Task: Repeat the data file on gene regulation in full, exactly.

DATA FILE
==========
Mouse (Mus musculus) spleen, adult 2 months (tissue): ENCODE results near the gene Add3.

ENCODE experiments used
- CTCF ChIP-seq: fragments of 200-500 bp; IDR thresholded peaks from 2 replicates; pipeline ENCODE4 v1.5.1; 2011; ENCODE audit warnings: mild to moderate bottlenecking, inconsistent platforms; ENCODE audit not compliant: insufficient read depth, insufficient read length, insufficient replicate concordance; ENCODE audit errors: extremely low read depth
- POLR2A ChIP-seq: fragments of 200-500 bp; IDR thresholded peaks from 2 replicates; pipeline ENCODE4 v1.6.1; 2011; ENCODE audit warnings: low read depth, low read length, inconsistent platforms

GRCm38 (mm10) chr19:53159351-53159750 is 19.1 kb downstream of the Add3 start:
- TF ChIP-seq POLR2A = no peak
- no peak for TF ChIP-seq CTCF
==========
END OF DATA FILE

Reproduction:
Mouse (Mus musculus) spleen, adult 2 months (tissue): ENCODE results near the gene Add3.

ENCODE experiments used
- CTCF ChIP-seq: fragments of 200-500 bp; IDR thresholded peaks from 2 replicates; pipeline ENCODE4 v1.5.1; 2011; ENCODE audit warnings: mild to moderate bottlenecking, inconsistent platforms; ENCODE audit not compliant: insufficient read depth, insufficient read length, insufficient replicate concordance; ENCODE audit errors: extremely low read depth
- POLR2A ChIP-seq: fragments of 200-500 bp; IDR thresholded peaks from 2 replicates; pipeline ENCODE4 v1.6.1; 2011; ENCODE audit warnings: low read depth, low read length, inconsistent platforms

GRCm38 (mm10) chr19:53159351-53159750 is 19.1 kb downstream of the Add3 start:
- TF ChIP-seq POLR2A = no peak
- no peak for TF ChIP-seq CTCF